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See also: Bearer
- (Received Pronunciation) IPA(key): /ˈbɛəɹə/
Audio (Berkshire) (file)
- (General American) IPA(key): /ˈbɛɹɚ/
- Rhymes: -ɛəɹə(ɹ)
- Hyphenation: bear‧er
bearer (plural bearers)
- One who, or that which, bears, sustains, or carries.
- Someone who helps carry the coffin or a dead body during a funeral procession.
- Synonym: pallbearer
- 1645, John Milton, “Another on the same” in Poems of Mr. John Milton, both English and Latin, London: Humphrey Moseley, p. 29,
- Nay, quoth he, on his swooning bed outstretch’d,
- If I may not carry, sure Ile ne’re be fetch’d,
- But vow though the cross Doctors all stood hearers,
- For one Carrier put down to make six bearers.
- 1838, Boz [pseudonym; Charles Dickens], Oliver Twist; or, The Parish Boy’s Progress. […], volume (please specify |volume=I, II, or III), London: Richard Bentley, […], OCLC 558204586:
- […] the bare coffin having been screwed down, was hoisted on the shoulders of the bearers, and carried into the street.
- 1934, Dorothy L. Sayers, The Nine Tailors, London: Victor Gollancz, 1975, “A Full Peal of Grandsire Triples”, Part 3,
- The deep shadows of the porch swallowed up priest, corpse and bearers […]
- One who possesses a cheque, bond, or other notes promising payment.
- I promise to pay the bearer on demand.
- A person employed or engaged to carry equipment on a safari, expedition, etc.
- A person employed to carry a palanquin or litter.
- 1886 October – 1887 January, H[enry] Rider Haggard, She: A History of Adventure, London: Longmans, Green, and Co., published 1887, OCLC 1167497017:
- Within an hour of our finally deciding to start five litters were brought up to the door of the cave, each accompanied by four regular bearers and two spare hands, also a band of about fifty armed Amahagger, who were to form the escort and carry the baggage.
- (India, dated) A domestic servant in charge of household goods and clothing; a valet.
- Synonym: dressing-boy
- 1888, Rudyard Kipling, ‘Watches of the Night’, Plain Tales from the Hills, Folio 2005, p. 60:
- The bar of the watch-guard worked through the buttonhole, and the watch—Platte's watch—slid quietly on to the carpet; where the bearer found it next morning and kept it.
- (India) A waiter in a hotel or restaurant.
- A tree or plant yielding fruit.
- a good bearer
- (dated) Someone who delivers a letter or message on behalf of another (especially as referred to in the letter or message).
- c. 1599–1602 (date written), William Shakespeare, “The Tragedie of Hamlet, Prince of Denmarke”, in Mr. William Shakespeares Comedies, Histories, & Tragedies […] (First Folio), London: […] Isaac Iaggard, and Ed[ward] Blount, published 1623, OCLC 606515358, [Act V, scene ii]:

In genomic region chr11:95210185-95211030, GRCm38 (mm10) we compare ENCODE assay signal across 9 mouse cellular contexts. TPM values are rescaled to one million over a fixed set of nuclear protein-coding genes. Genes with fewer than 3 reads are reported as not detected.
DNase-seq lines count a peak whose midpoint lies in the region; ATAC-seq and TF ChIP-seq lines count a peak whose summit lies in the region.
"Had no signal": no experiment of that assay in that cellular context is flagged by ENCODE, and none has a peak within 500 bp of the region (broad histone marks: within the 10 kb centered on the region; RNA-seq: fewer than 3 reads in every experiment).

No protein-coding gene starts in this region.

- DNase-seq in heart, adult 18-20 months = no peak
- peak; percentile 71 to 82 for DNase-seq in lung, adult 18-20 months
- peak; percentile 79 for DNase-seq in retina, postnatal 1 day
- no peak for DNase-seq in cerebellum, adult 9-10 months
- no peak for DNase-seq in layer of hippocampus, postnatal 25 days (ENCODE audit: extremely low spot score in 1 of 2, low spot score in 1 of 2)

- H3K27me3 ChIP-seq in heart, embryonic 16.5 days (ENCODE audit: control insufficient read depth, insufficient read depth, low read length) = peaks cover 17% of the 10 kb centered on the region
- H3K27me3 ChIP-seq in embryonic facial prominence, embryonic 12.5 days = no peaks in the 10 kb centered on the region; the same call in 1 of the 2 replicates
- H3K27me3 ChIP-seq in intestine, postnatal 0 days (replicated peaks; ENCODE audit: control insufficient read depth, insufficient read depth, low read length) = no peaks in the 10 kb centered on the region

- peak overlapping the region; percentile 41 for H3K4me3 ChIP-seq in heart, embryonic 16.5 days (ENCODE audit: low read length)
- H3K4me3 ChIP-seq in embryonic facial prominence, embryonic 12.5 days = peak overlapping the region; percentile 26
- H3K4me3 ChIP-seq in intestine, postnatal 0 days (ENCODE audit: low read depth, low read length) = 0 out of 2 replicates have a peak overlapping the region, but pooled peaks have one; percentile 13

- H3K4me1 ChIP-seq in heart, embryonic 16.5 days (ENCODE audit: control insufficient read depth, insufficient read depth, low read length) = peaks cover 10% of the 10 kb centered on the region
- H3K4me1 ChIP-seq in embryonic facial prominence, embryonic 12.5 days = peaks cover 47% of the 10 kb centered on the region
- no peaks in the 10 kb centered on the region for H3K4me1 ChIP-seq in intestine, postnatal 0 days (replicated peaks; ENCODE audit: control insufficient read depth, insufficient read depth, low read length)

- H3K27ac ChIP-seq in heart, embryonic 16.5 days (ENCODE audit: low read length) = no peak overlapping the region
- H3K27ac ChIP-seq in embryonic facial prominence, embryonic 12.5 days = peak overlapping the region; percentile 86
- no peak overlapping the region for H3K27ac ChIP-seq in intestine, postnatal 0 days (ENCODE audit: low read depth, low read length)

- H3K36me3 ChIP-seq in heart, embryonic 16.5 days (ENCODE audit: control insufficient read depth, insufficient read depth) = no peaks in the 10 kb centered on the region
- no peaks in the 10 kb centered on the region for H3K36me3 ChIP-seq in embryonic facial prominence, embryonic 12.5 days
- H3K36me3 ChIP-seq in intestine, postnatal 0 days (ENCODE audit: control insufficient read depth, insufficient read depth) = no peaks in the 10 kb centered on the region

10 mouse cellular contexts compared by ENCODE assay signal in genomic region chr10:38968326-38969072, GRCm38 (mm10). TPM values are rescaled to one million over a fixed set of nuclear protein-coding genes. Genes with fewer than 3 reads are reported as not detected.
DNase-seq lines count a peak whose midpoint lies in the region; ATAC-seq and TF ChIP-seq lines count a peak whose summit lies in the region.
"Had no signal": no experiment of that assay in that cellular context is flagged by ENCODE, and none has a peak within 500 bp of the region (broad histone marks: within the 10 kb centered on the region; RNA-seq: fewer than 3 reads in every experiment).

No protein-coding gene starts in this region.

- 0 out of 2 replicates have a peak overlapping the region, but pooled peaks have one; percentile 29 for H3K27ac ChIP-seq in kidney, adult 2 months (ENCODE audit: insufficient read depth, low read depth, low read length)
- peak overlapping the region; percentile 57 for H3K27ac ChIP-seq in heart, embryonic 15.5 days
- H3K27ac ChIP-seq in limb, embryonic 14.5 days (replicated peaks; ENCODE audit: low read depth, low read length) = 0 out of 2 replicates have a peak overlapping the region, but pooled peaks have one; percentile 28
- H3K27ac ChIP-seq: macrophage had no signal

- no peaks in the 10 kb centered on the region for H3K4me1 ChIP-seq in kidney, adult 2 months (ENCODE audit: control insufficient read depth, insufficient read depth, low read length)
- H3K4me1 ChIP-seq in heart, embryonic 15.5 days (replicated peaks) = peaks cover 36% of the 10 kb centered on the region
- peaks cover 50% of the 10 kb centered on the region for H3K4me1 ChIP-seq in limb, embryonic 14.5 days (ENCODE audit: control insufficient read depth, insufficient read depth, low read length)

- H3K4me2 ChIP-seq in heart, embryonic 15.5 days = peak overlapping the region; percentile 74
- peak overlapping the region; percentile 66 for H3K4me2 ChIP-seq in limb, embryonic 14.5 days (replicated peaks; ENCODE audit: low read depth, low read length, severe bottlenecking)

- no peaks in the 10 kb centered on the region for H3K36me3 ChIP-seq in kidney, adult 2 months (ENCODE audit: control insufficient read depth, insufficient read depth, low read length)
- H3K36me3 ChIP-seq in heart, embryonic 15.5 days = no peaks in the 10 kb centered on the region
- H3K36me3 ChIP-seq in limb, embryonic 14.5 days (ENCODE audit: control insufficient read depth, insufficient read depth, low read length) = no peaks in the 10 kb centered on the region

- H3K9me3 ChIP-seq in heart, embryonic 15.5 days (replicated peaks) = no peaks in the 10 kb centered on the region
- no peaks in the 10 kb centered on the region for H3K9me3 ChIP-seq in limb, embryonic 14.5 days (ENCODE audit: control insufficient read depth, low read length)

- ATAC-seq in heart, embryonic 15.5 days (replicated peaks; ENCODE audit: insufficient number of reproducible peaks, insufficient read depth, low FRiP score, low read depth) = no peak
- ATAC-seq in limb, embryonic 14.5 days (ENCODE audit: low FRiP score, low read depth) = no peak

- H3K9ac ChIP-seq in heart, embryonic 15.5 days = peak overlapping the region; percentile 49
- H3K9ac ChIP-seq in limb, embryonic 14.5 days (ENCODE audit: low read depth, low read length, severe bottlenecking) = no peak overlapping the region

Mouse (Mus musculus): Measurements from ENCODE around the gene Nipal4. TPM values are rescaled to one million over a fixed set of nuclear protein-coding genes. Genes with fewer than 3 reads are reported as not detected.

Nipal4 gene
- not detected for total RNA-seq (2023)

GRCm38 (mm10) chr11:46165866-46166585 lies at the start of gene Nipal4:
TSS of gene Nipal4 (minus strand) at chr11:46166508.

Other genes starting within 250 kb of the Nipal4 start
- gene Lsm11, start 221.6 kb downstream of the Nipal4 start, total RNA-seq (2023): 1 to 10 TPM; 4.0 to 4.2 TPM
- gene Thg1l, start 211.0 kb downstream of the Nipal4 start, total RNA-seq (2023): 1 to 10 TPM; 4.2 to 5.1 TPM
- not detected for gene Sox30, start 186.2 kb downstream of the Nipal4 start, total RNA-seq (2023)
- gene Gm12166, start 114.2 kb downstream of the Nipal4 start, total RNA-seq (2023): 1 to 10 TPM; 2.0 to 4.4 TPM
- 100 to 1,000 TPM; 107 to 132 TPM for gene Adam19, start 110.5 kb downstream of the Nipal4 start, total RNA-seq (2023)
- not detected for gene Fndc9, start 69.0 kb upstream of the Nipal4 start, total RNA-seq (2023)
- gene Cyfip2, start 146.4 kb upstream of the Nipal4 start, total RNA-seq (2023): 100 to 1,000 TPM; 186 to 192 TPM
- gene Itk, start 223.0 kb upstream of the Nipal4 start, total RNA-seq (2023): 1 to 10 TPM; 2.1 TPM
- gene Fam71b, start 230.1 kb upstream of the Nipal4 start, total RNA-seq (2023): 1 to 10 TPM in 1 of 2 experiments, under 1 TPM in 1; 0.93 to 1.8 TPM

- […] Wilt thou know
Th’ effect of what I wrote? […]
An earnest conjuration from the King,
As England was his faithful tributary, […]
That, on the view and knowing of these contents,
Without debatement further, more or less,
He should the bearers put to sudden death,
- 1784, Samuel Johnson, letter cited in James Boswell, The Life of Samuel Johnson, London: Charles Dilly, Volume 2, p. 487,
- Sir, The bearer is my godson, whom I take the liberty of recommending to your kindness […]
- 1817 December 31 (indicated as 1818), [Walter Scott], Rob Roy. […], volume (please specify |volume=I, II, or III), Edinburgh: […] James Ballantyne and Co. for Archibald Constable and Co. […]; London: Longman, Hurst, Rees, Orme, and Brown, OCLC 82790126:
- P. S.—If you’d send your pipes by the bearer […] I would put them in order, and play some melancholy tunes,
- 1886 May – 1887 April, Thomas Hardy, The Woodlanders […], volume (please specify |volume=I to III), London; New York, N.Y.: Macmillan and Co., published 1887, OCLC 17926498:
- The message was brought, and Winterborne sent the bearer back to say that he begged the lady’s pardon, but that he could not do as she requested;
- 1905, Upton Sinclair, chapter XXV, in The Jungle, New York, N.Y.: Doubleday, Page & Company, published 26 February 1906, OCLC 1150866071:
- […] he gave him a note to Mr. Harmon, one of the head managers of Durham’s—
“The bearer, Jurgis Rudkus, is a particular friend of mine, and I would like you to find him a good place […]
- (printing) A strip of reglet or other furniture to bear off the impression from a blank page.
- (printing) A type or type-high piece of metal interspersed in blank parts to support the plate when it is shaved.
- arms bearer
- bearer bond
- Bearer English
- bearer of bad news
- boat bearer
- cross bearer
- cup bearer
- flag bearer
- tale bearer
one who bears
someone who helps carry the coffin
possessor of a cheque, bond, etc.